An estimated 112 million (44%) American adults are struggling to pay for healthcare, and more than double that number (93%) feel that what they do pay is not worth the cost. The findings come from two new composite scores developed by the nonprofit, nonpartisan organization West Health and Gallup, the global analytics and advice firm, to assess the healthcare cost crisis.
The West Health-Gallup Healthcare Affordability Index and Healthcare Value Index are drawn from the opinions of more than 6,600 American adults and represent findings from one of the largest surveys fielded during the pandemic on the state of healthcare in America. Each index is comprised of three unique metrics and classifies adults into corresponding categories based on their experiences. The Healthcare Affordability Index assesses the public’s ability to afford the healthcare they need, while the Healthcare Value Index synthesizes Americans’ perceptions of the quality-of-care relative to cost. West Health and Gallup developed these metrics after the rate of Americans reporting skipping needed care due to cost tripled during 2021.
“These indices are tracking the healthcare cost crisis in America and its impact on everyday Americans,” said Tim Lash, President of West Health. “Bottom line – Americans are increasingly getting priced out of the system and many of those who can still afford to pay don’t think they’re getting their money’s worth relative to the cost. We must begin to change this trajectory with smarter policies that put patients over profits.”
National health spending is over $4 trillion in this country, and current projections indicate it will continue to grow at an annual rate of 5.4%, topping $6.2 trillion by 2028.
According to the Healthcare Affordability Index, respondents are considered “cost desperate” if they report experiencing three key financial challenges:
- Unable to pay for needed medical treatment over the prior three months.
- Skipped prescribed medication due to cost over the prior three months.
- Unable to afford quality care if it was needed today.
Those classified as “cost insecure” have one or two of these affordability challenges, while cost secure individuals report none of these challenges and are able to consistently access and pay for prescription medications and quality care.
Based on these classifications, 36% of Americans are “cost insecure,” 8% are “cost desperate” and 56% are “cost secure.” The likelihood of being cost desperate is more than four times greater for those in households earning under $48,000 per year (13%) compared to those earning $90,000+ per year (3%). Men were more likely to be cost secure than women (60% to 53%) and Hispanic adults were less likely to be cost secure than their Non-Hispanic White counterparts (51% to 58%).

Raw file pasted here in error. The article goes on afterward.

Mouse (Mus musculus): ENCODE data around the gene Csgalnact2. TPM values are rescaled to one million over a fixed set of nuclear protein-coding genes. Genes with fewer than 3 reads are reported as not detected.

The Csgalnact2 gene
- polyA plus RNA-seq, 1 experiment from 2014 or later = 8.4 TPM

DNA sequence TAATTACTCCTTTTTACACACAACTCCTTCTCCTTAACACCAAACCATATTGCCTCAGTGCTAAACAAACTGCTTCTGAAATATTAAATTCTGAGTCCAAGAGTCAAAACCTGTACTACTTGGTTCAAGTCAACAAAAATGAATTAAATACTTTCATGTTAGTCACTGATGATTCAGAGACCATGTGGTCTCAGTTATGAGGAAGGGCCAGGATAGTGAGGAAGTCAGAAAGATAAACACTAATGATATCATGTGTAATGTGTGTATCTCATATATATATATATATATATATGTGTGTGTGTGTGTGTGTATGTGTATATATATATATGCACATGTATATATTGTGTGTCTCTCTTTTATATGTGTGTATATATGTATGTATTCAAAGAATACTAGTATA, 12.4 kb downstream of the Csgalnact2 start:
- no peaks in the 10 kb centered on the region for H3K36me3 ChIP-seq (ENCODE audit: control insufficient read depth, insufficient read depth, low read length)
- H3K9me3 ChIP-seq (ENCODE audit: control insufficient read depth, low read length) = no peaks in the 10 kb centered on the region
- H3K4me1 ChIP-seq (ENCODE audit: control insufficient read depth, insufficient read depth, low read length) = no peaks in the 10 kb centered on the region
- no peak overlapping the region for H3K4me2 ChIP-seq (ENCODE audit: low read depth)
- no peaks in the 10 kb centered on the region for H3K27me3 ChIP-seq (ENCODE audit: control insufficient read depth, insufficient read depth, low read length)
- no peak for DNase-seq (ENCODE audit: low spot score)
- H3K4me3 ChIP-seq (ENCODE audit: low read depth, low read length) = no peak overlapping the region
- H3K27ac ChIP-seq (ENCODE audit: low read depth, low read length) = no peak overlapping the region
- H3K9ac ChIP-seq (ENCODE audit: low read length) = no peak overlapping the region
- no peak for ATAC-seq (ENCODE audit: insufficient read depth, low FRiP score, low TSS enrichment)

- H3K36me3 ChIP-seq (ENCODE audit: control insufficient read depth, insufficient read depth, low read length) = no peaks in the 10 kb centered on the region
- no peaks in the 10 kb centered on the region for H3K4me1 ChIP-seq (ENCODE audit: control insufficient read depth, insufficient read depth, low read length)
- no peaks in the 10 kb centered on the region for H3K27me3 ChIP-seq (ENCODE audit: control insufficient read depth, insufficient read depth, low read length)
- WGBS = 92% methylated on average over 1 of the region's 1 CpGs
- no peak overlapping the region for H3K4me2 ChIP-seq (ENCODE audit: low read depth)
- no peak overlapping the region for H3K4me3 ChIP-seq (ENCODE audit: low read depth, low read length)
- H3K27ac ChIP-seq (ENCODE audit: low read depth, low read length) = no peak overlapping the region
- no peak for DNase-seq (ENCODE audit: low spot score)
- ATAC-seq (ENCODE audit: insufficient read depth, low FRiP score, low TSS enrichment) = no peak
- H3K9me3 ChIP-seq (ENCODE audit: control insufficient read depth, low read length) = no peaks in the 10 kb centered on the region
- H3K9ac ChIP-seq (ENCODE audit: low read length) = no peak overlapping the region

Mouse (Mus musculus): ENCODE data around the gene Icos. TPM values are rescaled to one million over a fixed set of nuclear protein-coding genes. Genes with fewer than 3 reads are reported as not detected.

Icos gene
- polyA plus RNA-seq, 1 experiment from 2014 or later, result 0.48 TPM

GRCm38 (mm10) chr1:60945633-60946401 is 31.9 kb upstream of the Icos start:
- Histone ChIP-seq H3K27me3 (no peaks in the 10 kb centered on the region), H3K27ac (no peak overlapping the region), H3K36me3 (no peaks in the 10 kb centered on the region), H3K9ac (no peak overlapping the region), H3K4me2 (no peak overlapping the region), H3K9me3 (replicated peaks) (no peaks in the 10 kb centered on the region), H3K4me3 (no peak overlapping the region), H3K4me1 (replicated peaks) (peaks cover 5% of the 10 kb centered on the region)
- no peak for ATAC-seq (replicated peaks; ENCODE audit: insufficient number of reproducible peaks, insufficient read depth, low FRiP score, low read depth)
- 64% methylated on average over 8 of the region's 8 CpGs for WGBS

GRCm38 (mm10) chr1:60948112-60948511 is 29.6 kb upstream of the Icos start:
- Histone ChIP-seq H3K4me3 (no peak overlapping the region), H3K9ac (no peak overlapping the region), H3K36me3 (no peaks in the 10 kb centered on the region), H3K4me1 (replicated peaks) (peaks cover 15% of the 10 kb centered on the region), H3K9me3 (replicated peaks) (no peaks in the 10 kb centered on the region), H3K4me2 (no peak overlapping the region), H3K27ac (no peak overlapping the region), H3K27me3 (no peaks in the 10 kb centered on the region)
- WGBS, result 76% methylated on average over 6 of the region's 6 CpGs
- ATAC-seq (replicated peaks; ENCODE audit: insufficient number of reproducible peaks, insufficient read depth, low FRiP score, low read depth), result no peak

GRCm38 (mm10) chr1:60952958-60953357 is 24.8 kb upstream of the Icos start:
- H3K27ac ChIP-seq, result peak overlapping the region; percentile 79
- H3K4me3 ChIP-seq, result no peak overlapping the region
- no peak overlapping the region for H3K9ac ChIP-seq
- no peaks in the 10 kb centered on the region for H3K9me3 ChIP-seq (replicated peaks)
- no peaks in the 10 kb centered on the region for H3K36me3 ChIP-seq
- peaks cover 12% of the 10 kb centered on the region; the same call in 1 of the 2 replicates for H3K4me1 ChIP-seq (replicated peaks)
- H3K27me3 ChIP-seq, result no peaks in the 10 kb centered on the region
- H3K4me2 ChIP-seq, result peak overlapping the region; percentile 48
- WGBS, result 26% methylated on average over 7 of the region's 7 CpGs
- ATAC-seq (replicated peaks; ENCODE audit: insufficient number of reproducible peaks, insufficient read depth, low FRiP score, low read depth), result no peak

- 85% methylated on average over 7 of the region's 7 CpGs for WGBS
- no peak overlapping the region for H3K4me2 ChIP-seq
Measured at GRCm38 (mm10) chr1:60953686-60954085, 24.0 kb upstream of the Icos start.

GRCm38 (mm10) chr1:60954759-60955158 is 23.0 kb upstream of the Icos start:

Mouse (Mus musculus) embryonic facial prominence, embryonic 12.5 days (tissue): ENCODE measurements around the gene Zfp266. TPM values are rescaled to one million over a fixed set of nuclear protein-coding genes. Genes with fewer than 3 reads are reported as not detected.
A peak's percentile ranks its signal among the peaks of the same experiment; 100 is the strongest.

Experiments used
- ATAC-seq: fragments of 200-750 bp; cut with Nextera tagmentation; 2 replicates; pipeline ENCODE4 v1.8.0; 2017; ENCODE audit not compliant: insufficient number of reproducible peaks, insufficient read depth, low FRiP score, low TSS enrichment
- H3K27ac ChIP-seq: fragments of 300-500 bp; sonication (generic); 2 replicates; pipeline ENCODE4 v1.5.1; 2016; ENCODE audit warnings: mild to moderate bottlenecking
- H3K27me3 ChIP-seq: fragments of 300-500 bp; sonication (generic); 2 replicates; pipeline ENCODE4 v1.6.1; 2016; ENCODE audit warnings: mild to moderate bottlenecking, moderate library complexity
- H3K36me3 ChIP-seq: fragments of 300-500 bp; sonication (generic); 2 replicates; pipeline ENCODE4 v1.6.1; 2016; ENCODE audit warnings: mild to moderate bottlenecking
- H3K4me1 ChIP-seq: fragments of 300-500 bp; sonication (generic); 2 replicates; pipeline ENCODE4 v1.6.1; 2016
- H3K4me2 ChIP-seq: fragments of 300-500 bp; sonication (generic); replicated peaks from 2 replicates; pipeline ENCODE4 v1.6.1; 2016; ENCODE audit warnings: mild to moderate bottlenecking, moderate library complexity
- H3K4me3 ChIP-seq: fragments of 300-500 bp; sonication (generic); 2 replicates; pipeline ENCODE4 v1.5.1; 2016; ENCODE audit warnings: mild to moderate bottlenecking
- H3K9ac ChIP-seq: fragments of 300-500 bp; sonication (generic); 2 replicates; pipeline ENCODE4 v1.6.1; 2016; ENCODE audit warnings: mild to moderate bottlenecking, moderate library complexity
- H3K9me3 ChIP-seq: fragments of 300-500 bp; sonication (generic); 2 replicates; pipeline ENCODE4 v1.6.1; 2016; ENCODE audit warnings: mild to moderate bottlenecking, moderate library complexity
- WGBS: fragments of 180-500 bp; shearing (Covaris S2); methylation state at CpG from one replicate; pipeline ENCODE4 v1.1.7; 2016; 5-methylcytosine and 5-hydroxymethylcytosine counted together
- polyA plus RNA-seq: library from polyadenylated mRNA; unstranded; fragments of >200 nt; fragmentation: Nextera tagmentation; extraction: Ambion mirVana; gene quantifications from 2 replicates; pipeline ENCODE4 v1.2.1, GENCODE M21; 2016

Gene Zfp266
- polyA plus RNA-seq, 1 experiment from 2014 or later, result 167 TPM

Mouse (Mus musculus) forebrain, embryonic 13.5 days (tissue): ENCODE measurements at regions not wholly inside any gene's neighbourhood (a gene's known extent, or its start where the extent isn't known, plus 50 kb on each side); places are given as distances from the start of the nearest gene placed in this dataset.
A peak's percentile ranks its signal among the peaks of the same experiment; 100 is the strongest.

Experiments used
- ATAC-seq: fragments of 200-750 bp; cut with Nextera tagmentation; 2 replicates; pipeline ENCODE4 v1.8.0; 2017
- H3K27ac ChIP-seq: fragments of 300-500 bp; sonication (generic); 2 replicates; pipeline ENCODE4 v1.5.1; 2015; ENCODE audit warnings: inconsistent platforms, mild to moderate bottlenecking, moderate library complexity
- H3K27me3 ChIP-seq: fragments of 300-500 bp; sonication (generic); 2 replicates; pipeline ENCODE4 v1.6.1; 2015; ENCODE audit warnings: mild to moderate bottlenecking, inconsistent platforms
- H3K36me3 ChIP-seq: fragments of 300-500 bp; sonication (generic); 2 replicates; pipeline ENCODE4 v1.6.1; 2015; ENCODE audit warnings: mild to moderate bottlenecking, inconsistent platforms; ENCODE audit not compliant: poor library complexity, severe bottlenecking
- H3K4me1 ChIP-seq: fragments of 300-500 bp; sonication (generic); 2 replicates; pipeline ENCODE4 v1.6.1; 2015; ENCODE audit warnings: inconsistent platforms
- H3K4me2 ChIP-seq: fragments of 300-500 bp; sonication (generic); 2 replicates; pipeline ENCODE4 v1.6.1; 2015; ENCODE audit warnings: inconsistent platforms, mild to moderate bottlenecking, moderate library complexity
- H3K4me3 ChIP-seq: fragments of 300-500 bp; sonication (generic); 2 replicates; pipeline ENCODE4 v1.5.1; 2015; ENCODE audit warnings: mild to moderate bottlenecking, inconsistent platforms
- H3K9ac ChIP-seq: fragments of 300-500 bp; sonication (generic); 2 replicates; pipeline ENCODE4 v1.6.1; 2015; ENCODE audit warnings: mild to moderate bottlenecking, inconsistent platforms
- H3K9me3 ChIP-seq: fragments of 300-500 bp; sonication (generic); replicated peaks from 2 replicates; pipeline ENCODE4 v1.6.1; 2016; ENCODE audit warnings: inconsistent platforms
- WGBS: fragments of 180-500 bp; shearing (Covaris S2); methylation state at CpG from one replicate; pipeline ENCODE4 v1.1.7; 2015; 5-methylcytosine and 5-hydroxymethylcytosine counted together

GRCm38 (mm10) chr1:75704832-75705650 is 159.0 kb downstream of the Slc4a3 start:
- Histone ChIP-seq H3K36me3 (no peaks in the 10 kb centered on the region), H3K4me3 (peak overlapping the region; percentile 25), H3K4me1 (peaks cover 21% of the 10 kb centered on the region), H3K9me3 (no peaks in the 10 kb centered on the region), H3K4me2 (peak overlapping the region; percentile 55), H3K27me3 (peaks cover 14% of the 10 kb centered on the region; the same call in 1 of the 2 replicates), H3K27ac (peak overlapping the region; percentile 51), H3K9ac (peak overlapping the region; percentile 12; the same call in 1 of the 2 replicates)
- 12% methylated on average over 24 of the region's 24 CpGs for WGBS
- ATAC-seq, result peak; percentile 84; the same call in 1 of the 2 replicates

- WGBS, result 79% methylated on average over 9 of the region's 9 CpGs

Over one-third (35%) of cost desperate adults report that they have cut back on utilities, and half have cut back on food in the past 12 months to pay for necessary healthcare, rates that are 10 times greater than their cost secure counterparts. Another 14% of this group know a friend or family member who has died in the last 12 months after not receiving treatment due to an inability to pay for it—double the rate of “cost insecure” individuals and seven times greater than “cost secure” individuals.
Beyond affordability, few Americans believe they get good value when they weigh the quality of their care against the amount that they pay for it. The Healthcare Value Index classifies respondents in the following ways:
- “High Perceived Value”: These persons (5% of the U.S. adult population) report that both their household and Americans generally are paying the right amount (or too little) relative to the quality of care they receive and that their most recent care experience was worth the cost.
- “Inconsistent Perceived Value”: These persons (50% of the U.S. adult population) report that either their household or Americans generally are paying too much for the quality of the care that they receive or that their most recent care experience was not worth the cost.
- “Poor Perceived Value”: These persons (45% of the U.S. adult population) report that both their household and Americans generally are paying too much for the quality of the care they receive and that their most recent care experience was not worth the cost.
“These estimates are important resources for policymakers, researchers, and the public to evaluate and understand the burden of high healthcare costs,” said Dan Witters, a senior researcher for Gallup. “The indices paint a comprehensive picture of why Americans are unable to keep pace with the rising costs and don’t see value in the care they are receiving.”